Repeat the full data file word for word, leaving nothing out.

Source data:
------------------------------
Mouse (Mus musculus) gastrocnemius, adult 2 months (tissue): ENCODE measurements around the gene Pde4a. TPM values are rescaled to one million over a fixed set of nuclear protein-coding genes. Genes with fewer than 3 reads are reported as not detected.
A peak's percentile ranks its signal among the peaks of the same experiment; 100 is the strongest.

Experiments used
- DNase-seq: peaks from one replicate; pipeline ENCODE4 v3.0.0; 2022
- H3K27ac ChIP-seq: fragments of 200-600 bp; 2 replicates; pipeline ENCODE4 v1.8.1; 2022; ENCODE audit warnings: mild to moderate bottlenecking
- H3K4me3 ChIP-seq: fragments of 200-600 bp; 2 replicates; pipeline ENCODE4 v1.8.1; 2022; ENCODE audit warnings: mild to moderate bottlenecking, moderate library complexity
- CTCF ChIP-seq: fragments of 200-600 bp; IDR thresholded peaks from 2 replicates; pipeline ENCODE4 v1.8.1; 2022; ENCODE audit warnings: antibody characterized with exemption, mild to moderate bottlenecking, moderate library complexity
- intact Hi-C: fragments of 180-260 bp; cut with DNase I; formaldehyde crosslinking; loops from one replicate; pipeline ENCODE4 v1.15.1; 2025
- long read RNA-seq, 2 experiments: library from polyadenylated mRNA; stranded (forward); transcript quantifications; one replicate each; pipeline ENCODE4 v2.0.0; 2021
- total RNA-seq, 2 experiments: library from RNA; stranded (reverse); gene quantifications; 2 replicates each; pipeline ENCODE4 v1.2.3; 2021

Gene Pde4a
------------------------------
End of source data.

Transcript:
Mouse (Mus musculus) gastrocnemius, adult 2 months (tissue): ENCODE measurements around the gene Pde4a. TPM values are rescaled to one million over a fixed set of nuclear protein-coding genes. Genes with fewer than 3 reads are reported as not detected.
A peak's percentile ranks its signal among the peaks of the same experiment; 100 is the strongest.

Experiments used
- DNase-seq: peaks from one replicate; pipeline ENCODE4 v3.0.0; 2022
- H3K27ac ChIP-seq: fragments of 200-600 bp; 2 replicates; pipeline ENCODE4 v1.8.1; 2022; ENCODE audit warnings: mild to moderate bottlenecking
- H3K4me3 ChIP-seq: fragments of 200-600 bp; 2 replicates; pipeline ENCODE4 v1.8.1; 2022; ENCODE audit warnings: mild to moderate bottlenecking, moderate library complexity
- CTCF ChIP-seq: fragments of 200-600 bp; IDR thresholded peaks from 2 replicates; pipeline ENCODE4 v1.8.1; 2022; ENCODE audit warnings: antibody characterized with exemption, mild to moderate bottlenecking, moderate library complexity
- intact Hi-C: fragments of 180-260 bp; cut with DNase I; formaldehyde crosslinking; loops from one replicate; pipeline ENCODE4 v1.15.1; 2025
- long read RNA-seq, 2 experiments: library from polyadenylated mRNA; stranded (forward); transcript quantifications; one replicate each; pipeline ENCODE4 v2.0.0; 2021
- total RNA-seq, 2 experiments: library from RNA; stranded (reverse); gene quantifications; 2 replicates each; pipeline ENCODE4 v1.2.3; 2021

Gene Pde4a